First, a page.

“people with chronic fatigue syndrome/ME repeatedly report having their symptoms trivialised, and told it is ‘all in the mind’ by medical professionals, particularly neurologists and GPs. Both groups report feeling entirely unsupported by the NHS. This is reinforced by the scores for respondents with functional neurological disorder and ME about how they rate the care and treatment they have received for their condition overall, which were the lowest two scores for any condition groups. So, whilst for most survey respondents there was a clear need for more psychological support, for people with FND and ME, this is clearly tempered – with some even feeling that they psychological ‘help’ they had received was entirely misjudged and caused them harm. The results suggest people with ME and FND need tailored support and have distinct needs which are currently not being served.”
So ME/CFS patients have a clear need for more psychological support but the psychological help they are actually getting is thought to be misjudged and harmful.
I wonder what the NICE Guideline development group would think of this...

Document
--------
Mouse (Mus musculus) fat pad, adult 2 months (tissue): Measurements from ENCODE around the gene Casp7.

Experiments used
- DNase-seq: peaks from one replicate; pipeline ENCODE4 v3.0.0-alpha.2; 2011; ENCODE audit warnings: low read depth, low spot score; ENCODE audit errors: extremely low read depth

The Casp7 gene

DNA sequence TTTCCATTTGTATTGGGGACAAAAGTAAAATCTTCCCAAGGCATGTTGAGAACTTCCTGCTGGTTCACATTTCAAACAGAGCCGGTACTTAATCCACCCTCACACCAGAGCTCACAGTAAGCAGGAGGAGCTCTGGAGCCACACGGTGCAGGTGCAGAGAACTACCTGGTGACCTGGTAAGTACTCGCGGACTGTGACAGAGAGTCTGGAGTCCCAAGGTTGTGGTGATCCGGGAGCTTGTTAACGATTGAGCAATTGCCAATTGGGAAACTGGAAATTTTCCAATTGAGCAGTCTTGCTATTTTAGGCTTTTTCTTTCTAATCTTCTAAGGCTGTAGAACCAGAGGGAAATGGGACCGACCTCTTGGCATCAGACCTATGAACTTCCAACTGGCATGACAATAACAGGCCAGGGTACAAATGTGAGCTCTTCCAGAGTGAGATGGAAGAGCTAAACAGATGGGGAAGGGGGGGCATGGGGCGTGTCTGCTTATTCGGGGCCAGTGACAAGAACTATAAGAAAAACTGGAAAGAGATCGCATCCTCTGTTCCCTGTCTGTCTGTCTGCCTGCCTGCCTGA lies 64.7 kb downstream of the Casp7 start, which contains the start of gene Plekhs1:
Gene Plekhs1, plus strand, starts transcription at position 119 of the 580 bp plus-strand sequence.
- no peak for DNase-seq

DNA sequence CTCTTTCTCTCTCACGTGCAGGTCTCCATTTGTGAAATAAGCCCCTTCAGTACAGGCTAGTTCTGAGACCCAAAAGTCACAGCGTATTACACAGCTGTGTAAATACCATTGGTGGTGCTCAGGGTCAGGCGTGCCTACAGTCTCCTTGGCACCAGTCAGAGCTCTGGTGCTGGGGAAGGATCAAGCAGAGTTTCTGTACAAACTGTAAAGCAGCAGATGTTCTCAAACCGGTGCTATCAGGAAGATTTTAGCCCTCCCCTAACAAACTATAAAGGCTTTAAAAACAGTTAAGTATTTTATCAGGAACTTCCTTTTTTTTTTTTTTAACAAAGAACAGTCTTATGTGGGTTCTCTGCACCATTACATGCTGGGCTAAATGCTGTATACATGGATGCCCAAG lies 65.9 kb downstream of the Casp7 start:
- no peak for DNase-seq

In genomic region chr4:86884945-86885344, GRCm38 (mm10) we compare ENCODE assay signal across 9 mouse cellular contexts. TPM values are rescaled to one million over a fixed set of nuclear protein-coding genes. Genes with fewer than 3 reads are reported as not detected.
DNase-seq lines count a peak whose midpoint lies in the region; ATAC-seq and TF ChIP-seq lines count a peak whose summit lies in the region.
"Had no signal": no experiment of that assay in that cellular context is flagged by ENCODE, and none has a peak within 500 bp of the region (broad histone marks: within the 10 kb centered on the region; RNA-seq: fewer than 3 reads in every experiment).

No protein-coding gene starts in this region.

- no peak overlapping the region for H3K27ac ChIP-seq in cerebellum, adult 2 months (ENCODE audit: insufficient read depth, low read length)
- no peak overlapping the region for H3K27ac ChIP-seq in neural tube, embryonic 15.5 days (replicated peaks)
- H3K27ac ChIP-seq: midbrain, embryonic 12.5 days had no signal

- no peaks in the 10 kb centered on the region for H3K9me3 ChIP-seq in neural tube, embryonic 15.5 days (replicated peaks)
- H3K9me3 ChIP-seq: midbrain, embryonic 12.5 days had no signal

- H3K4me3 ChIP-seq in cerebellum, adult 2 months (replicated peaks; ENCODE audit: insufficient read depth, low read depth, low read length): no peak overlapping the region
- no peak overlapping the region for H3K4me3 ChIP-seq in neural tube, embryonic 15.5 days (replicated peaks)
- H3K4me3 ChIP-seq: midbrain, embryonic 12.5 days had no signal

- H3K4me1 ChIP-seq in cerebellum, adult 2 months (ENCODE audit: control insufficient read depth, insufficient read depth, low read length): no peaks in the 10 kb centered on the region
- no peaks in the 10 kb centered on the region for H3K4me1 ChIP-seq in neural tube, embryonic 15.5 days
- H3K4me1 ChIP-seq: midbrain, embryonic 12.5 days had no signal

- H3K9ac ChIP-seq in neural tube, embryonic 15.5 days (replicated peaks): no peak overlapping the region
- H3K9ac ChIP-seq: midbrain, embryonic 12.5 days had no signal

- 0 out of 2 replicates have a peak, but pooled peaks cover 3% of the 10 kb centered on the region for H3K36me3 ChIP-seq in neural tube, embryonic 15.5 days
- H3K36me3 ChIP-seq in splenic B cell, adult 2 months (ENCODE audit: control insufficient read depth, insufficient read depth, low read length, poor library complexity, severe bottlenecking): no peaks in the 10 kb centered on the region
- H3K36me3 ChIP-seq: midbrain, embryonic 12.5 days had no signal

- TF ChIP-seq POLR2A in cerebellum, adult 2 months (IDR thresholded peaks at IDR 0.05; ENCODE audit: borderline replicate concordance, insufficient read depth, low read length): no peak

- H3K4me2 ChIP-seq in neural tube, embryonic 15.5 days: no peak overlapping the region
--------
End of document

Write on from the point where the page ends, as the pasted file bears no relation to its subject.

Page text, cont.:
@Keela Too @adambeyoncelowe @Jonathan Edwards
A little odd that out of 10,000+ completed surveys - many done at neurology clinics - not one was listed as a channelopathy, at least not that I found.
It could be they categorized PP patients as a type of muscular dystrophy. My guess would be some of those identified as FND in fact have channelopathies. And then there is "other"...
Of course, it could be that no one with PP responded.
It's pretty clear that this in large part due to the systemic discrimination and disinformation surrounding the disease so it's fair. We do not have the worst disease but we are certainly treated the worst. Even trivial health problems can grow to horrifying ends if nobody cares to fix them. This outcome is not at all surprising.
Which is very significant when it comes to guidelines and recommendations. Most of the negative disease impact is caused by the medical profession itself, because it chooses to deny our very experience as we claim it exists.
A problem left entirely unaddressed, even worse when it is actively sabotaged, will almost always fare worse than a worse problem that is met with sincere and adequate efforts and resources. Most of this abysmal quality of life is a choice and something that can be addressed. I'd estimate that at least half the total disease burden could be relieved by simply ending the policy of denial and taking us off the damn blacklist, with adequate resources finally brought forward.